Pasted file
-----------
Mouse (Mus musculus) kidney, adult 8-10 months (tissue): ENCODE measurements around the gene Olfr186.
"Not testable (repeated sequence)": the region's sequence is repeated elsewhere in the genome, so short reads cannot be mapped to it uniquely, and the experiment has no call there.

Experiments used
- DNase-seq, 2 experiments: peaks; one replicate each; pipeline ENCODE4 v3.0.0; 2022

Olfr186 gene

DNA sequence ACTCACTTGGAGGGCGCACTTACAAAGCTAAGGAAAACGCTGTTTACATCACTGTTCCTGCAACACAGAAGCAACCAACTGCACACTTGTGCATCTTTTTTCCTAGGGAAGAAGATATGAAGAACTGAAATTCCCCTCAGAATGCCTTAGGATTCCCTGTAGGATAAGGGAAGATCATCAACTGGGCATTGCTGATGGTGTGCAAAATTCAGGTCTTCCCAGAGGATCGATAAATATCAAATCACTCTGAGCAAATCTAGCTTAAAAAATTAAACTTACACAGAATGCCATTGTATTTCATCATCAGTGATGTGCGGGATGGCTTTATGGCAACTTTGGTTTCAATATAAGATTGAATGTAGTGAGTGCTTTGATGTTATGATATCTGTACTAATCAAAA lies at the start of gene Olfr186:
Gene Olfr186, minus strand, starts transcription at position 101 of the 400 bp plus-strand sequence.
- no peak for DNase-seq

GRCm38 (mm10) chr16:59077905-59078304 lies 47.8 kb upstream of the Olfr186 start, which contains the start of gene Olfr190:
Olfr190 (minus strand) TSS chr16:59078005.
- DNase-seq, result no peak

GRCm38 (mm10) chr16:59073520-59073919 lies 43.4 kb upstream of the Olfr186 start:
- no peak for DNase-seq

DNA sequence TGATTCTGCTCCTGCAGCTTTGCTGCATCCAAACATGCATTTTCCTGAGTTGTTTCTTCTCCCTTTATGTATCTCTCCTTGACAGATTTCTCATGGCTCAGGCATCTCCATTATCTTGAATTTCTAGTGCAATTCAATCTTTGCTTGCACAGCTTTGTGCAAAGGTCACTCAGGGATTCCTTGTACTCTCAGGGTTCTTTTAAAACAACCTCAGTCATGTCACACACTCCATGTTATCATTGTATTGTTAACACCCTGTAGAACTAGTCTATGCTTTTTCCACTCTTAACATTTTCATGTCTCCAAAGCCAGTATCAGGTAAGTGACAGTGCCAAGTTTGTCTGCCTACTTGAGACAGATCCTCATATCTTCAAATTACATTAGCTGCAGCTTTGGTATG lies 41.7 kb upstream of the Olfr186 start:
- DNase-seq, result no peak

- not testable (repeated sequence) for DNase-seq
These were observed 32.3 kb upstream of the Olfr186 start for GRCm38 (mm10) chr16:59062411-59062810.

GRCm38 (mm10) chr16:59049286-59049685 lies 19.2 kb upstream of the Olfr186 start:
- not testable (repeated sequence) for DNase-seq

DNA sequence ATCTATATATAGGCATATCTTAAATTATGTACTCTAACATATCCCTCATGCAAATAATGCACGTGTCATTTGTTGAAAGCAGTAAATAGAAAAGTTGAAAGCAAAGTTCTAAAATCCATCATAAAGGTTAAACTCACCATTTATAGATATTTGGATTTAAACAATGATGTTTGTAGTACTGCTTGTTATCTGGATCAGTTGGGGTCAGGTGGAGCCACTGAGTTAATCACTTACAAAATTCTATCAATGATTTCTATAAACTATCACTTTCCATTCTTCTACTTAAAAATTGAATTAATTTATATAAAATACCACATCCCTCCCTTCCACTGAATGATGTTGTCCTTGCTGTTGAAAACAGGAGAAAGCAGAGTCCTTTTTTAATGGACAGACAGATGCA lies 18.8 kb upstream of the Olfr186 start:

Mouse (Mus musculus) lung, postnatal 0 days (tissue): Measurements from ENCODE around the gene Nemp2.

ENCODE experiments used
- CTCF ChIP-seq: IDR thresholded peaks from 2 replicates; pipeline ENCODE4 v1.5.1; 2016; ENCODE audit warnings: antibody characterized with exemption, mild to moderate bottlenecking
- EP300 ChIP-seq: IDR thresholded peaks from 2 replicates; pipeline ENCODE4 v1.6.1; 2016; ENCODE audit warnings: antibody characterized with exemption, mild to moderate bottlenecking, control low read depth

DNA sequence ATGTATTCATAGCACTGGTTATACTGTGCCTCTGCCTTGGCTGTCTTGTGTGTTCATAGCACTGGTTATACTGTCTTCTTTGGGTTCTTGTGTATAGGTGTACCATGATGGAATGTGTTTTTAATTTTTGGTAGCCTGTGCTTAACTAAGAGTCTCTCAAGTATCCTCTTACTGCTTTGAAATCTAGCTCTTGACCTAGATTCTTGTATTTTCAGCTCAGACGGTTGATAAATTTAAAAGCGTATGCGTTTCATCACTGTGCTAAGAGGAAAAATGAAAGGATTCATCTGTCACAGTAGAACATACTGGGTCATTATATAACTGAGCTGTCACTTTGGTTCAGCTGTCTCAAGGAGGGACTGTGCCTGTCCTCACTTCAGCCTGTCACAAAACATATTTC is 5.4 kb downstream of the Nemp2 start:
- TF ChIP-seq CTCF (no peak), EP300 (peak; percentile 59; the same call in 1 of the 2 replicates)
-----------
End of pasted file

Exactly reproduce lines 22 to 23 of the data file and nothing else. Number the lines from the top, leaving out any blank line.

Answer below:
ENCODE experiments used
- CTCF ChIP-seq: IDR thresholded peaks from 2 replicates; pipeline ENCODE4 v1.5.1; 2016; ENCODE audit warnings: antibody characterized with exemption, mild to moderate bottlenecking